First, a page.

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George R. Prowell develops an Interest in Documenting History

Portrait of George R. Prowell (Opposite Volume I Title Page of George R. Prowell’s 1907 History of York County, Pennsylvania)
Portrait of George R. Prowell (Opposite Volume I Title Page of George R. Prowell’s 1907 History of York County, Pennsylvania)

My post last Wednesday contained a link to a post I wrote about George R. Prowell in April; it was intended to be the first of two parts about George R. Prowell.  In part one, George recommended a Department of Common Sense in every College.  I intended to immediately complete the remainder of what George R. Prowell had to say, when he was 29-years-old, however it got lost in a shuffle with other posts in recent months.

I’m finally catching up; this is part 2; where you’ll learn when George R. Prowell developed his interest in documenting history.



George R. Prowell’s 1907 History of York County, Pennsylvania, is quoted quite often in YorksPast.  This is an extensive history that builds upon and updates John Gibson’s 1886 History of York County.

Gibson’s 1886 History of York County contains 772 pages of County History and 207 pages of Biographical Sketches.  Prowell’s 1907 History of York County contains 1109 pages of County History in Volume I and 1047 pages of Biographical Sketches in Volume II.  However looking closely at Gibson’s History of York County, one sees that George R. Prowell contributed pages 212-218, 278-289 and 299-772; i.e. 493 of the 772 pages (64%) of Gibson’s County History is written by Prowell.

Several years ago I was doing some family history research at Millersville University and stumbled upon a biography supplied by George R. Prowell to the historian of the Class of 1870 at the State Normal School at Millersville.   George Prowell wrote this when he was 29 years old and it was presented as part of The Class of 1870: A History; read at Millersville on July 14th, 1880.

George R. Prowell

The husband of our sweet singer of 1870 and some succeeding years, Mr. George R. Prowell, must now be heard.  [He says in 1880 (Continued from Part 1):]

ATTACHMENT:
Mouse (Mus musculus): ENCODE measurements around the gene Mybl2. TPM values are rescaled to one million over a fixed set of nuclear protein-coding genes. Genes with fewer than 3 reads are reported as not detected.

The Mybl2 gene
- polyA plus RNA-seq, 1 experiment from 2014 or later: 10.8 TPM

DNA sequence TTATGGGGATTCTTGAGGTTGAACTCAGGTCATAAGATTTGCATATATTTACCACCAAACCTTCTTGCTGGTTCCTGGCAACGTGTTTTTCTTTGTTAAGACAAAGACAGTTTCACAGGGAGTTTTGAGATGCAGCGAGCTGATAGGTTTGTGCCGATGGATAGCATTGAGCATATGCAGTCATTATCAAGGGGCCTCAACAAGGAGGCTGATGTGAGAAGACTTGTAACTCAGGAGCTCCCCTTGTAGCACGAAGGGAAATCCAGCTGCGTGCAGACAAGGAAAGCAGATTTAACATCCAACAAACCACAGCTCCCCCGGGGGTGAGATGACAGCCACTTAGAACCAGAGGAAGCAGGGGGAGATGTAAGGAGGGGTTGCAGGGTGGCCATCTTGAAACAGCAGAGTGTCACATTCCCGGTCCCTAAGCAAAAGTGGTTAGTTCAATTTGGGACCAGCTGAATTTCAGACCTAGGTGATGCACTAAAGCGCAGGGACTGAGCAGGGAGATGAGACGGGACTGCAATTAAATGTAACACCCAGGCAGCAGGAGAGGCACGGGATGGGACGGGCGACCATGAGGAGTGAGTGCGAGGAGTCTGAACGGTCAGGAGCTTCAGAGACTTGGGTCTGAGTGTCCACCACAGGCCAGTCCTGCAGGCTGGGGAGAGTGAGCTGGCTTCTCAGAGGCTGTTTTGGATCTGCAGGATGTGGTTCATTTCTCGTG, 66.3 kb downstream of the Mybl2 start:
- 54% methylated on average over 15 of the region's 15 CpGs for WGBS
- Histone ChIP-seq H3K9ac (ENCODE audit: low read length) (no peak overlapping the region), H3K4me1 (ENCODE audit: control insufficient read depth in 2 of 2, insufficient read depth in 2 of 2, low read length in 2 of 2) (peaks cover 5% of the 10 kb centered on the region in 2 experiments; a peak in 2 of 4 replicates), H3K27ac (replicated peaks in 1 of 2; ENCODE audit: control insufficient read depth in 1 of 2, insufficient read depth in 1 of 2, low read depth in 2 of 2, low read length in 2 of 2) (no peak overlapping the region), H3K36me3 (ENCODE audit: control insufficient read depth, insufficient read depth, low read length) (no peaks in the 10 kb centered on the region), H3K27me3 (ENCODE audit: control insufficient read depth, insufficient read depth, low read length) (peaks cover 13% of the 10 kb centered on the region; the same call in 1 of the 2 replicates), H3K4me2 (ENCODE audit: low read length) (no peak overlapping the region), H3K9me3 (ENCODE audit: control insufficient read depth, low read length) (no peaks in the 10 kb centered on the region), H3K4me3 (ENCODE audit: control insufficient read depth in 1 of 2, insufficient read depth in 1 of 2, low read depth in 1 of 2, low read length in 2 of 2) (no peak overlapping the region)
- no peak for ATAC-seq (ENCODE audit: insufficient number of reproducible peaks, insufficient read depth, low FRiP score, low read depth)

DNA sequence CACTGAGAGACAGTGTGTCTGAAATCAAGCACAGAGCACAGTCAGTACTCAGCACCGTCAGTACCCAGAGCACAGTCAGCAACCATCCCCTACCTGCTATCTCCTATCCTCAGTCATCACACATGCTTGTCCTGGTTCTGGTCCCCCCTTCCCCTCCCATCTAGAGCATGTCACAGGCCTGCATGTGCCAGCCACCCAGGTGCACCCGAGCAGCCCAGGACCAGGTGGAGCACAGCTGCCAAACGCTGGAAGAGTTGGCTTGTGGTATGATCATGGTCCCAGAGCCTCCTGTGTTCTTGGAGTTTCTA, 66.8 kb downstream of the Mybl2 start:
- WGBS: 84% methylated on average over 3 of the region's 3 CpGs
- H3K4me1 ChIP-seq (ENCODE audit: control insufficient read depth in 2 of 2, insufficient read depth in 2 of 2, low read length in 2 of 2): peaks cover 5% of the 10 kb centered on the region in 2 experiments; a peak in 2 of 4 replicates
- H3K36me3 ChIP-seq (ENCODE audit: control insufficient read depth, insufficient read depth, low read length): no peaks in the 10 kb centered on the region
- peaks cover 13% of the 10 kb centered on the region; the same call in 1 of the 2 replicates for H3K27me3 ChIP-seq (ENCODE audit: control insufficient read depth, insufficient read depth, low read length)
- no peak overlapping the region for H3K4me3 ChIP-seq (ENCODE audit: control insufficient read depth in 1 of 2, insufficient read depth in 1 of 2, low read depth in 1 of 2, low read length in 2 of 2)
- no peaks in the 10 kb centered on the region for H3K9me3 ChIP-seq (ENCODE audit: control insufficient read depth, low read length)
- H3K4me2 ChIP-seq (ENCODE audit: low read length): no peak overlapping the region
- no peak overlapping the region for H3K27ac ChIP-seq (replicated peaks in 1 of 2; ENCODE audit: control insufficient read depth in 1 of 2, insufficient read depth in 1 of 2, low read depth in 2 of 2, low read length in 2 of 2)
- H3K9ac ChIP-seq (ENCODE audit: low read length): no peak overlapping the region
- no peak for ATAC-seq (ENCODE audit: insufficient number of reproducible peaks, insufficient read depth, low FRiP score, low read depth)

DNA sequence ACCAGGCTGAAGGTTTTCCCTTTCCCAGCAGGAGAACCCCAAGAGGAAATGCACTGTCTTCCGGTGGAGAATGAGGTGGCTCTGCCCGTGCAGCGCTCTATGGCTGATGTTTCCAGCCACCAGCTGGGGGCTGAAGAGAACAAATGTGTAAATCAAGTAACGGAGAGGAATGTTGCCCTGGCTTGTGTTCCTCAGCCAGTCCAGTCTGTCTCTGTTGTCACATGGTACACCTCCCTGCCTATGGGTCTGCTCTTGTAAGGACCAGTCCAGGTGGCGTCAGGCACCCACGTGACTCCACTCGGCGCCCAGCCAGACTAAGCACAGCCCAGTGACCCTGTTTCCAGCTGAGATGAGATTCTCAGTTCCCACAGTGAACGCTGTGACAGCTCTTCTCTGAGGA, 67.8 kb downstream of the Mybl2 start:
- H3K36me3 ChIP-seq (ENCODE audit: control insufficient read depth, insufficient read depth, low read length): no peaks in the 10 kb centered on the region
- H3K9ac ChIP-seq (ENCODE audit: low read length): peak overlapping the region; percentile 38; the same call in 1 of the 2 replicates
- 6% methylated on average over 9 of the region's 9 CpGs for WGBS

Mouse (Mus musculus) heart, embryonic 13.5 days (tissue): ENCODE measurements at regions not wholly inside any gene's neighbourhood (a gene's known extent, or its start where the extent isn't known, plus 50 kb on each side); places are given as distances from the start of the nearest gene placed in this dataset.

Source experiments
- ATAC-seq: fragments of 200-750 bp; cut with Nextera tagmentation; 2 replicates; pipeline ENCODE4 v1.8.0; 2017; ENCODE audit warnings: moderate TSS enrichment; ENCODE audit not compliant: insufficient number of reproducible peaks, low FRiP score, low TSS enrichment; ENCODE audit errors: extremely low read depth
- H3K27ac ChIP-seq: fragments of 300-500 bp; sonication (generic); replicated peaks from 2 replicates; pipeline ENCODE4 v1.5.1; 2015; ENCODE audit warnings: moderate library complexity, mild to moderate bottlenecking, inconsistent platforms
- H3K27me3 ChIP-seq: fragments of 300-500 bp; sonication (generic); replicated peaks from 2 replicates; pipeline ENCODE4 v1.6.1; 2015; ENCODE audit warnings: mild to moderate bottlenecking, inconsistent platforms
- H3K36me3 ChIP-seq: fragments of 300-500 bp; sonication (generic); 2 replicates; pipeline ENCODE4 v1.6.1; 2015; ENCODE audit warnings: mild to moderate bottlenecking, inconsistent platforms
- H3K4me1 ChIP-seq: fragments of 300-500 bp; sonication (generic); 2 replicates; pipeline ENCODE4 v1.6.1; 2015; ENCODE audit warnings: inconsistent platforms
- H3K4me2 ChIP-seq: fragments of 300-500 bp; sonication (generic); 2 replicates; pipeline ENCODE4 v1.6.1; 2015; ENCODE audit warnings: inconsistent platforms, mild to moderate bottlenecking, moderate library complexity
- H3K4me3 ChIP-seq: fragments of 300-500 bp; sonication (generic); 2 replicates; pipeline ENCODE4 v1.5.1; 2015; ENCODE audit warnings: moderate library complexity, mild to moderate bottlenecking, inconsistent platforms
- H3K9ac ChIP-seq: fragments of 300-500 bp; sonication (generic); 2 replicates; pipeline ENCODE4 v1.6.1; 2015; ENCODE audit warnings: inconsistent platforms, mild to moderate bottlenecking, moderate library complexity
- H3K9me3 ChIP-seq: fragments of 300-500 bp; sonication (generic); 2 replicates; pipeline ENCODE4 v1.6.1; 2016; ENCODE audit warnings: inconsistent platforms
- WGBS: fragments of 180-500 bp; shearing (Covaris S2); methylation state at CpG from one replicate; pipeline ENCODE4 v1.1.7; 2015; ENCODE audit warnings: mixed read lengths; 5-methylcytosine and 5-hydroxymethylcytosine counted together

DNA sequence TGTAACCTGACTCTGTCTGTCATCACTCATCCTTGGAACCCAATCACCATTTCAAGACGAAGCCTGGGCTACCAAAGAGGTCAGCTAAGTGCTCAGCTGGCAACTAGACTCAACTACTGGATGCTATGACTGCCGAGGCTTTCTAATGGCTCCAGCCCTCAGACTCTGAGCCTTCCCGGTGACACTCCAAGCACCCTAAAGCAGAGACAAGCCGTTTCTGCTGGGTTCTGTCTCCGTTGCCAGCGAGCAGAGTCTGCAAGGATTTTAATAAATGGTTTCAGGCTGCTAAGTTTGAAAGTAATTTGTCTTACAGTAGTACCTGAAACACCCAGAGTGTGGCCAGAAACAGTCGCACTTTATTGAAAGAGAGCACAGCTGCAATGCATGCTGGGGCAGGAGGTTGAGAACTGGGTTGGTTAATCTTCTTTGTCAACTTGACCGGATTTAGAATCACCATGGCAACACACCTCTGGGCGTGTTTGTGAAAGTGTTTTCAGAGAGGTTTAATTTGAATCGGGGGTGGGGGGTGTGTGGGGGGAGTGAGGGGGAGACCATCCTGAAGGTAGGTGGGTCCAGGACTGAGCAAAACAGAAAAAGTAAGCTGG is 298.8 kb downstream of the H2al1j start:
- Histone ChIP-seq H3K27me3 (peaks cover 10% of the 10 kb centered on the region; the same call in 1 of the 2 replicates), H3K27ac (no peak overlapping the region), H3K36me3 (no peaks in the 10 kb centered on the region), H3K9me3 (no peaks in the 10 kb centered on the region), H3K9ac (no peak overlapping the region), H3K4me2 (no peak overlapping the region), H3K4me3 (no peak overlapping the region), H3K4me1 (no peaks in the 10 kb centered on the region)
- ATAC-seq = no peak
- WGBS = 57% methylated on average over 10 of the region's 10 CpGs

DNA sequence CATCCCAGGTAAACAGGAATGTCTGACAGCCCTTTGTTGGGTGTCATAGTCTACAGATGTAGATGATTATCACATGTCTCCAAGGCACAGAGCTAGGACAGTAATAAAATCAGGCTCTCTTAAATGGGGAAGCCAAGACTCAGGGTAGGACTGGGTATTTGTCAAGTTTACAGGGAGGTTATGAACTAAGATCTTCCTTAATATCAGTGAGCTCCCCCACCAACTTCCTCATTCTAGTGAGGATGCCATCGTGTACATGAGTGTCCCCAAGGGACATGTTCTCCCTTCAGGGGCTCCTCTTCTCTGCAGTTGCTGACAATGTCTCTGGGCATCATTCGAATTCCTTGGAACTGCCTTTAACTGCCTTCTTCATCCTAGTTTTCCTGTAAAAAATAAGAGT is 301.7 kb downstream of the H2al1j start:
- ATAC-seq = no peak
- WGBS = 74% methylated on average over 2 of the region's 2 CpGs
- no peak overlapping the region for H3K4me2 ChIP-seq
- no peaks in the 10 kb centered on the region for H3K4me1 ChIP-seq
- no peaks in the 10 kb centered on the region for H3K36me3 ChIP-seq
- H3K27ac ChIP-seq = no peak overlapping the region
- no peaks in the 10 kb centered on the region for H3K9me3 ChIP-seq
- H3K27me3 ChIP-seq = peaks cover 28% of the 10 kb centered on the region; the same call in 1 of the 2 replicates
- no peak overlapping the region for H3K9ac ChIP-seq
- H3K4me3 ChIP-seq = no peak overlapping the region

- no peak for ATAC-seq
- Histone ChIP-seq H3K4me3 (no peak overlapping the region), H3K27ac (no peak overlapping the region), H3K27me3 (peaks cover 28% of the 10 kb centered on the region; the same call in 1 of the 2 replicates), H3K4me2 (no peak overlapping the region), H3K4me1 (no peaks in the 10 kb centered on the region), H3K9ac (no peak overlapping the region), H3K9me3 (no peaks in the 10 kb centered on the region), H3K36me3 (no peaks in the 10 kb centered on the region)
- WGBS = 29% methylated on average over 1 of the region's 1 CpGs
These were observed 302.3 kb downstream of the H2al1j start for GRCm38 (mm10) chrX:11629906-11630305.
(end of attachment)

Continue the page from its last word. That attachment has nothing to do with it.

I am at present an editorial writer on the York Daily and a regular contributor to the Harrisburg Patriot.  I have always been doing some work outside of teaching.  Have an instinctive love for the profession, and yet think that in this enlightened age the public schools of this country are not making much real advancement.  There is too much nonsense in our system of education.

I was married in Stamford, Connecticut, October 13th, 1875, to Miss Jennie Dean, of Stamford.  We have not had many family quarrels.  I am now opposed to female suffrage.  I have a happy home, but should not have such a one if Mrs. Prowell voted, as we differ in politics.  She is a Democrat.  My height is 5 feet 8-1/2 inches, and my weight 135 pounds.  My eyes are black, I presume; I never saw them, and even if I had, appearances are delusive, but I have faith in what others say.  My post office address is 87 North Beaver street, York, Pennsylvania.

We are not amphibious animals, if we do live on Beaver street, but a recent large fire came very near burning us out, being checked only a short time before it reached our house.  I omitted to say that during the year 1878 I taught with Dr. Ruley in the old York County Academy, a flourishing institution now in successful operation ninety-one years.  It was the first high school established west of the Susquehanna.  In the spring of the same year I taught the county Normal School, of sixty York county teachers.

I am a communicant of St. John’s Protestant Episcopal Church.  My forefathers came from Birmingham, England, in the eighteenth century.  There is but one family of the name in this county.  I am now preparing a biographical history of prominent persons and families of this county, which is intended to contain many interesting historical facts concerning its early growth.

In a private letter to the historian Mr. Prowell says: